Orwell in popular imagination - Book Week


Photo from WikiCommons by David Shankbone

Orwell in popular imagination

I’m sitting in my living room in Greenpoint in Brooklyn right now, drunk, tired, and relieved. I thought I’d be spending this weekend in jail, thanks to Bloomberg’s near-decision to evict the Occupy Wall Street encampment at Zuccotti Park, now more correctly known as Liberty Plaza. As it is, I’ve spent that last hundred-some hours closer to police than I’m generally comfortable with, especially considering some of those police were on horseback.

Instead of moving in on the park like a new incarnation of Chicago’s Mayor Daley in 1968, Bloomberg wisely called off his repo men and gave the occupiers that rarest of things for a liberal activist – the taste of victory.  Friday morning at 6 AM the emergency general assembly made an announcement to the 3,000 supporters who had rallied to their side.

“We have an announcement.”

The People’s Mic functions as a literal loudspeaker – the demonstrators aren’t allowed to use any amplification, so the crowd echoes the initial speaker’s voice as a chorus.


The General Assembly (basically a giant, outdoor town hall meeting for the protesters) then relayed the news that Brookfield Properties, the organization that owns the deed to Zuccotti Park, had retracted their request that Mayor Bloomberg use police to enforce their scheduled cleaning.  The crowd erupted in cheers instantaneously; there was no waiting to echo any words.

I left the park after occupying it all night and most of the morning.  After biking to my friend’s house to grab my bag, which I had given him to take home in the case of arrest, I passed out on his roommate’s bed, dead to the world.

Saturday was an international day of rage. Actions were planned and coordinated worldwide to create the maximum impact, one that the media couldn’t ignore. The actions had their desired effect – dozens of print and broadcast media organs used both the word “Occupy” and “global” in their headline.  I participated in the Times Square occupation, and without even meaning to I found myself on the front lines, staring ahead at a line of mounted police officers in front of me, and a small fleet of moped cops behind me.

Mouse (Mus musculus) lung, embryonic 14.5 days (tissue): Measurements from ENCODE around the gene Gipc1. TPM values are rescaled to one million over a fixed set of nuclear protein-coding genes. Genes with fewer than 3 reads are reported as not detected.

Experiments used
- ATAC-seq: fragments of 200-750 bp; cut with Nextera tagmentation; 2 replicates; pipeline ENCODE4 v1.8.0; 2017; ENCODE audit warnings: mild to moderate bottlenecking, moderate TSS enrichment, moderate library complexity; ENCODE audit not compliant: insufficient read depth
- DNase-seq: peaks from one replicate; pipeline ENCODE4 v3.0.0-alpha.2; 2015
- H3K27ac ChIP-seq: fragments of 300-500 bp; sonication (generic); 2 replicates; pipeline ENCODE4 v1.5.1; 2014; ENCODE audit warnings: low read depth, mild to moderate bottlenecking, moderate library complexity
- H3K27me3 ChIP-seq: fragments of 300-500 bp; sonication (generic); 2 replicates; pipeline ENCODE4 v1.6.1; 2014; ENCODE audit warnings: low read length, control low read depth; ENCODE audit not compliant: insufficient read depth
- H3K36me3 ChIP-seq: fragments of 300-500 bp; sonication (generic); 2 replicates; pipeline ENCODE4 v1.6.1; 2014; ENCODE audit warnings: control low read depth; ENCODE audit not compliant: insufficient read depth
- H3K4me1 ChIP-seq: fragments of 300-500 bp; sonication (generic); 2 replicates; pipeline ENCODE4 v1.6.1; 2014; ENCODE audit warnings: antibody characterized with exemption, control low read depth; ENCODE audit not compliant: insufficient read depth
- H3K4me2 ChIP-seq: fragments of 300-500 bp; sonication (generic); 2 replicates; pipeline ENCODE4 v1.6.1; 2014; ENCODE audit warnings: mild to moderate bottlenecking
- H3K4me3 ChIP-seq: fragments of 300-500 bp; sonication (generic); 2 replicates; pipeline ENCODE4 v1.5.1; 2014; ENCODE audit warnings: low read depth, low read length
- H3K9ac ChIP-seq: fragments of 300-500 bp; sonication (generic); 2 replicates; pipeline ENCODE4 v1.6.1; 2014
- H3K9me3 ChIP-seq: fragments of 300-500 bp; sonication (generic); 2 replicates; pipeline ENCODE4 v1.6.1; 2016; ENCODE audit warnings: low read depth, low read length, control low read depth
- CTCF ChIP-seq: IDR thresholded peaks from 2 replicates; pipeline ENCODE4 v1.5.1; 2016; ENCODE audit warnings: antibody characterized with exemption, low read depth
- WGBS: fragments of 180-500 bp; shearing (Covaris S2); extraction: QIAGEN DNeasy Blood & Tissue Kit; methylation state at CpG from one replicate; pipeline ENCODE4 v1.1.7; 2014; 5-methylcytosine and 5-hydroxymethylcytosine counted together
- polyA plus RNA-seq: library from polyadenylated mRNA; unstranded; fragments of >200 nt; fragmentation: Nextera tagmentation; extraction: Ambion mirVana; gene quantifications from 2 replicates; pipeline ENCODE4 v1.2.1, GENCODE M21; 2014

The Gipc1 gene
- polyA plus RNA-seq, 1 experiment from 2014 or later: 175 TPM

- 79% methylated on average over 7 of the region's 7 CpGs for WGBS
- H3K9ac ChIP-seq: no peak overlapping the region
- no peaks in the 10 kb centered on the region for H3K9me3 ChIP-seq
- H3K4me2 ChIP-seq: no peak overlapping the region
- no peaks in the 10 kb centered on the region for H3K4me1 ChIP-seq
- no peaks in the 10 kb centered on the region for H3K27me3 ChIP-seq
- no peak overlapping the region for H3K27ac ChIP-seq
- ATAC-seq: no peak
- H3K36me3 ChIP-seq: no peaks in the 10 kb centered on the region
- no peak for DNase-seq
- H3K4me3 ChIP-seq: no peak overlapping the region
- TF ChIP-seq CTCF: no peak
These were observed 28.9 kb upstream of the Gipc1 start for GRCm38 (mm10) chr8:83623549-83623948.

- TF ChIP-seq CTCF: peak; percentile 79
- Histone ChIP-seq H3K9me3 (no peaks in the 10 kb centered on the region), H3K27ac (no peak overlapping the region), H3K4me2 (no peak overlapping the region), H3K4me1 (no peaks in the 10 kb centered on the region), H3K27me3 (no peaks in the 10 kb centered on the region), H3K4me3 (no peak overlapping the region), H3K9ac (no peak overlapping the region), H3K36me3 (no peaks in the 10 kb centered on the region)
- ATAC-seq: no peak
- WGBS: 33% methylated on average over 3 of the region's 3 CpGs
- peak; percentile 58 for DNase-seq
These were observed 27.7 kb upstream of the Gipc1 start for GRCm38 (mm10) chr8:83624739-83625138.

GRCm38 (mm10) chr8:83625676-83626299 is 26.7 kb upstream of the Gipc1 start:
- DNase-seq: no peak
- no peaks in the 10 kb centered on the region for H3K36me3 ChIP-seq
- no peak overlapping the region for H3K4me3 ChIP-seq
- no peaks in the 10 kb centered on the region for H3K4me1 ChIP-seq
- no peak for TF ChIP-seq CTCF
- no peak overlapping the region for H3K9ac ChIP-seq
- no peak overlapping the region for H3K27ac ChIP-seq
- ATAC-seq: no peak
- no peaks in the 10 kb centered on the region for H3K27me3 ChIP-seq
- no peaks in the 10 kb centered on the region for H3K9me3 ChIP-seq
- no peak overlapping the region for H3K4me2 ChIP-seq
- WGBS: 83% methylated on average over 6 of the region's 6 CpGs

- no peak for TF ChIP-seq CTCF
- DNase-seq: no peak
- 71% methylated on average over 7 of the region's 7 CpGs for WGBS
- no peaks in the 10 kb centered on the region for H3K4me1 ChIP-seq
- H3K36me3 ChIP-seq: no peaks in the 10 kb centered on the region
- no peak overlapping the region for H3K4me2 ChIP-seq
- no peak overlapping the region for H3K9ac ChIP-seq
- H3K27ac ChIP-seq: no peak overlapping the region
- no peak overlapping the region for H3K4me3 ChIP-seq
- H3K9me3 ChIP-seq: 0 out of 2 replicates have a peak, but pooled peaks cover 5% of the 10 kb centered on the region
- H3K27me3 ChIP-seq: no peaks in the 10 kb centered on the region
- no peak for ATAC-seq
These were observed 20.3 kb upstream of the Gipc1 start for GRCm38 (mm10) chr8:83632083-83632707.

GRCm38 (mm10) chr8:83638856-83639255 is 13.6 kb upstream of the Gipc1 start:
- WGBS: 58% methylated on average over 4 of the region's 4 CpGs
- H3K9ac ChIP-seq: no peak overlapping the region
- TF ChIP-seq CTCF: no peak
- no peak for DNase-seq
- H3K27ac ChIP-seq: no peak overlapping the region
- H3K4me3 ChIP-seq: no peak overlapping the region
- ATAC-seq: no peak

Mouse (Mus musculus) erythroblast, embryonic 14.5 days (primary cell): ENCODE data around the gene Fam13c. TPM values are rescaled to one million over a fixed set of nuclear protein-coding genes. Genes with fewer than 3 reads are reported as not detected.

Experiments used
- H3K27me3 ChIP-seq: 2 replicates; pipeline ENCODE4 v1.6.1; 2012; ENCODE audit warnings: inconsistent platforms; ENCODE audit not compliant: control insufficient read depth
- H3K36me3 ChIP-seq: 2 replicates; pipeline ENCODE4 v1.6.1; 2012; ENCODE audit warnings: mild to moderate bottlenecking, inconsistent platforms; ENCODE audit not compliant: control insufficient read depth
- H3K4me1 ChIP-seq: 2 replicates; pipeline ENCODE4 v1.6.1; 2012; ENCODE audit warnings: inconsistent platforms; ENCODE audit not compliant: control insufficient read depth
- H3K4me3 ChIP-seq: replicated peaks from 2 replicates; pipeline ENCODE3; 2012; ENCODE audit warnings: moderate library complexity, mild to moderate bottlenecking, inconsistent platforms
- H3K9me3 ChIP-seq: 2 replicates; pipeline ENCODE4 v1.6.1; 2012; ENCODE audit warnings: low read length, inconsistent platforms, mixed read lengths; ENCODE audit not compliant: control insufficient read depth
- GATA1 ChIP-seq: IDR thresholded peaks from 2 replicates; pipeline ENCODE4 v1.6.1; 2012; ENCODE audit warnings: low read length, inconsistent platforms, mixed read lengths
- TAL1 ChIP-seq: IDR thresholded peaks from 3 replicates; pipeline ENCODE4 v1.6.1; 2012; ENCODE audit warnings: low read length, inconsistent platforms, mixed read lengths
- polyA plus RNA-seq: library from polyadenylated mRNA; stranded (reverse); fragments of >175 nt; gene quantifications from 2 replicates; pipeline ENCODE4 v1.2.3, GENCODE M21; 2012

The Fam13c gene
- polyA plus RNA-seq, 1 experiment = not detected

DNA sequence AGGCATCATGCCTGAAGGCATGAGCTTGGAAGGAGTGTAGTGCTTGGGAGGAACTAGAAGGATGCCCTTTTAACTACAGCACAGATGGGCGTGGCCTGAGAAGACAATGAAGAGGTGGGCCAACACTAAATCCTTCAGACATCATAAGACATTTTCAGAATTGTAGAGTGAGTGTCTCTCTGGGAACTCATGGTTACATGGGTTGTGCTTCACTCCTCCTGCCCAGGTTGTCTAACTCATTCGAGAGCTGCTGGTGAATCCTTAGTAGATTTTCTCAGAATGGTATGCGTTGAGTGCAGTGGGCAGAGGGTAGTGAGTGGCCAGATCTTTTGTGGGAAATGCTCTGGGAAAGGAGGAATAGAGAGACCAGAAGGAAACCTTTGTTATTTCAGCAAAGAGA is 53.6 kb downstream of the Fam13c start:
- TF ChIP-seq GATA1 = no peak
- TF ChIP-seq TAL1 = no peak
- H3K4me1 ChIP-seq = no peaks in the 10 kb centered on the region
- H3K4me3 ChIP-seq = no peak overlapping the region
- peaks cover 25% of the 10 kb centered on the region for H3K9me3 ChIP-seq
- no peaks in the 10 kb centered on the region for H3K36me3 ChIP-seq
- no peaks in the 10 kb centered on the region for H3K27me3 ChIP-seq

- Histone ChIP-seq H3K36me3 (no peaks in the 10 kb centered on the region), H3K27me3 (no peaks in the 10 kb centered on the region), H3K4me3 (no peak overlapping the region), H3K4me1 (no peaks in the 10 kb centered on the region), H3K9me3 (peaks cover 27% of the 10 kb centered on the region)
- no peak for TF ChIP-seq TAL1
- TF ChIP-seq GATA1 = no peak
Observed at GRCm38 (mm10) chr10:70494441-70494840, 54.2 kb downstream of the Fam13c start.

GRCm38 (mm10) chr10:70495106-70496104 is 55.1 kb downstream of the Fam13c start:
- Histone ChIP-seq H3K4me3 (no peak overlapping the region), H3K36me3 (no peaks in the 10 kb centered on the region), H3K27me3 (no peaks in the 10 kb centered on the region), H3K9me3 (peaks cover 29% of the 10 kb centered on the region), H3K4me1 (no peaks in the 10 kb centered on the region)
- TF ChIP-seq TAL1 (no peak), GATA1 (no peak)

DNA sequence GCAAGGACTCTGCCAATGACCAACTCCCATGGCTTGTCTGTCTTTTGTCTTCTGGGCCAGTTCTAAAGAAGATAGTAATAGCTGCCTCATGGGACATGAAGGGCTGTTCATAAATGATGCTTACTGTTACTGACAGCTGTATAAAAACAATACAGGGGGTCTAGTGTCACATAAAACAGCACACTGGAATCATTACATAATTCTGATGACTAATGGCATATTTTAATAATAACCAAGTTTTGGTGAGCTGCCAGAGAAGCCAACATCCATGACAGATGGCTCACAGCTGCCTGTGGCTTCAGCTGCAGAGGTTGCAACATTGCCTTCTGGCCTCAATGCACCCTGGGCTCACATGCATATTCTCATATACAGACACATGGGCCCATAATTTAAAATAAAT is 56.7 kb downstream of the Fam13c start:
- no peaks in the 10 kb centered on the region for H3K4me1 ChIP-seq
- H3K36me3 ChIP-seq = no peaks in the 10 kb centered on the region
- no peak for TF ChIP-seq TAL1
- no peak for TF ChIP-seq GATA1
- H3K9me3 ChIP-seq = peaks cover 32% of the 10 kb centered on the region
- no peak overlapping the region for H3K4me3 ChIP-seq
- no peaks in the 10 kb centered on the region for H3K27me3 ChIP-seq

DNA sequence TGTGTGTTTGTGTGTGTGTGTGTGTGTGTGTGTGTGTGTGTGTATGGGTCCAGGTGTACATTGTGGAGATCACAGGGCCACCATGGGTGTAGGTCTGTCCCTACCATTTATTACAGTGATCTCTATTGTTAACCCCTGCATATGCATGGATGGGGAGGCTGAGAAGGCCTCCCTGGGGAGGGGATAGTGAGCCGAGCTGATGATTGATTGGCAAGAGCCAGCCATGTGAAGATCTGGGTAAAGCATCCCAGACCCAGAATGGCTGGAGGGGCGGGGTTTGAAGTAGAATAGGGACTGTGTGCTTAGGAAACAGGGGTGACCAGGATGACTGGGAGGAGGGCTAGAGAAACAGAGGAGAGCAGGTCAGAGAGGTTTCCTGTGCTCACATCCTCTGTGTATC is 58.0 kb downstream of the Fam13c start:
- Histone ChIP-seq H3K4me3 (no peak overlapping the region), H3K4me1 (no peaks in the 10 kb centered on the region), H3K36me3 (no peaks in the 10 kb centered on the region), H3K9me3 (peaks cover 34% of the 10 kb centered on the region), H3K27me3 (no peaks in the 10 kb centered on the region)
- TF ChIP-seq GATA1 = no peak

And here’s where George Orwell comes in.

As I stood there, entrenched  in with hundreds of other demonstrators, behind the row of mounties, rose an Aeropostale advertisement that dwarfed us all.  The maybe-18-year-old in the ad hadn’t eaten in days to get ready for this shoot, and she backlit the officers in a yellow, almost solar, light.  She pranced around on screen, assuring us with her smile that all was right with America.  The order as it stands is natural and good.  Huxley warned us that citizens would internalize the domination the state seeks to imprison them in, and above us was doing just that.  It was only when the cops started shouting, “Move back or you’ll be treated as violent,” that things got truly Orwellian.  See, we had nowhere to go.

Behind us was the police barricade, and on the other end of that, the goddamn mounties.  How could we move back? Were we meant to simply allow the horses to trample us to death like we were serfs? “Stop being violent” a cop told me, as I was trying to walk toward the public sidewalk. What, am I thinking violent thoughts? Did he suspect it? And if he did, might that serve as probable cause?

When I finally turned back to head home I didn’t get more than 40 feet before I witnessed a fresh new outrage.  Slightly in front of me, about 200 feet west of the intersection of 46th street and 6th Avenue, 15 cops surrounded a figure on the ground.  It didn’t take long before 5 of them emerged carrying a man who had gone limp into a paddy wagon. A police officer shoved me and told me to keep moving.

“I am,” I replied, slowing down but still putting one foot in front of the other.

“If you don’t start moving, you’re going to be arrested.”

I responded by telling him I was walking, and, also, asking him what laws I was breaking.

“I’ll give you two. Disobeying a lawful order, and failure to recognize extenuating circumstances.”

“But,” I responded, “I’m standing on the pubic sidewalk. Surely, that can’t be against the law.”  Another shove, another threat, and a dead phone in my pocket convinced me that this battle probably wasn’t winnable. So as I walked west on 46th Street towards 6th Ave to meet back up with my girlfriend, cops shouted “you may not assemble here,” and I saw the neon lights spill out over the mounted cops back in Times Square. They stood there, lined up, ready to arrest one of us for what we were thinking, because once one person says something, the ninety people around them repeat it, and amplify the message.

Written by: John Knefel